NashTech Insights

Build a full CI pipeline for a microservices project (monorepo) using GitHub Actions

Thien Nguyen
Thien Nguyen
Table of Contents


In today world, continuous integration (CI) plays an important role in software projects. There are many tools that help developers create and manage CI pipelines such as Azure Pipeline, GitHub Actions, Jenkins, GitLab CI, CircleCI etc. In this post I will show you how we have built a full CI pipeline for a microservices project organized in a monorepo.

Generally, there are two ways to organize the source code for microservices projects.: multi-repo and monorepo. Multi-repo means that there are multiple repositories to host the project, each micro-service hosted in its own repo while monorepo means that we only use one repository to host all the source code for all the micro-services of the project, and each micro-services usually organized in its own folder. Each approach has its own pros and cons. But we do not go deep dive into this in this post.

Let talk about GitHub Action, GitHub Actions helps you automate your software development workflows from within GitHub. You can build, test, package, release, or deploy any projects on GitHub with a workflow. It’s total free for public projects in GitHub.

Now I am going to show to how we have used GitHub Action to build a full CI pipeline: build, test, run code analysis, run unit test, show unit test report, build docker image and push the docker image to GitHub Packages

GitHub Actions workflow and triggers

In GitHub, all the GitHub Actions workflows need to be put in `/.github/workflows` folder. We can have multiple workflows for 1 repository. A workflow is a .yml file where we can code all the steps we needed. Let take a look at the excerpt below.

name: product service ci

    branches: [ "main" ]
      - "product/**"
      - ".github/workflows/actions/action.yaml"
      - ".github/workflows/product-ci.yaml"
    branches: [ "main" ]
      - "product/**"
      - ".github/workflows/actions/action.yaml"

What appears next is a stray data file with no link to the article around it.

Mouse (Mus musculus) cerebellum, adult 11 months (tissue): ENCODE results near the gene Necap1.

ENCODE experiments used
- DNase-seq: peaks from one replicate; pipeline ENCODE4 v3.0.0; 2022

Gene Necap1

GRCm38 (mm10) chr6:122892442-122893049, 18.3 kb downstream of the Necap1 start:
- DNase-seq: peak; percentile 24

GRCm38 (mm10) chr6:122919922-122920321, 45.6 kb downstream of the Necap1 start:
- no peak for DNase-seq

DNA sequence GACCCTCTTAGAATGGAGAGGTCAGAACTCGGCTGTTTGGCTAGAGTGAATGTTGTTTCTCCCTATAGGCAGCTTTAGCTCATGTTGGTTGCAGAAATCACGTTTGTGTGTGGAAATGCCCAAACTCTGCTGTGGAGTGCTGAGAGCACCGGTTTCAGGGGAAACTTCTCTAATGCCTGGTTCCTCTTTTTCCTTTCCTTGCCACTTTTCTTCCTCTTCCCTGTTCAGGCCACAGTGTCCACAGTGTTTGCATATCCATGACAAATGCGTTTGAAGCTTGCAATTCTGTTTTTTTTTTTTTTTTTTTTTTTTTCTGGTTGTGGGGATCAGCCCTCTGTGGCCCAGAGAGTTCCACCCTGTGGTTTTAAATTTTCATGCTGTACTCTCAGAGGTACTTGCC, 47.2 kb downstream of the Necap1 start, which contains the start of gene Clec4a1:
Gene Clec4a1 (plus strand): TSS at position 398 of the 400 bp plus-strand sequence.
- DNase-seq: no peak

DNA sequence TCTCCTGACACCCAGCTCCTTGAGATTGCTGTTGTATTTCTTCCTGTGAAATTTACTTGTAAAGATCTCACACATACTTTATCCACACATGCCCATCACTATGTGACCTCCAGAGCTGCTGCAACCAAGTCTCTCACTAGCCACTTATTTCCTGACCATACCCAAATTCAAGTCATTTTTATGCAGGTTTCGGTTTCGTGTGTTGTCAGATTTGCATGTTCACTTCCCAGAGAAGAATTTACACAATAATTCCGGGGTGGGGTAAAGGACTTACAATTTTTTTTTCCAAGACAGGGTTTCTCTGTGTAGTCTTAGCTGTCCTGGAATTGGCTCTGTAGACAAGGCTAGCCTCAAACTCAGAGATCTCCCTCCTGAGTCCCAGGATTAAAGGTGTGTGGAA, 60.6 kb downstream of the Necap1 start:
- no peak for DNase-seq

- ".github/workflows/product-ci.yaml"

We use the `on` keyword to specify what event will trigger our workflow. Here we trigger the workflow when there are pushes to the main branch. As we organized the project in a single monorepo, we need to specify the paths, the workflow only run when there are changes in that paths. That mean developers push code to the order folders doesn’t trigger the workflow of the product. Next, we also would like to run the workflows in the pull requests to make sure the code changes in pull request pass all the requirement before being merged. Finally, with `workflow_dispatch` we allow the workflow can be trigger manually in GitHub UI

GitHub Actions jobs and steps

Next, we will define jobs in our workflow. One GitHub Actions workflow can contain many jobs which run parallel by default. Each job runs inside its own virtual machine (runner) specified by `run-on`. In our case we only need one job. In the job we can have many steps. Each step is either a shell script or an action. Steps are executed in order and are dependent on each other. Since each step is executed on the same runner, you can share data from one step to another. For example, you can have a step that builds your application followed by a step that tests the application that was built.

    runs-on: ubuntu-latest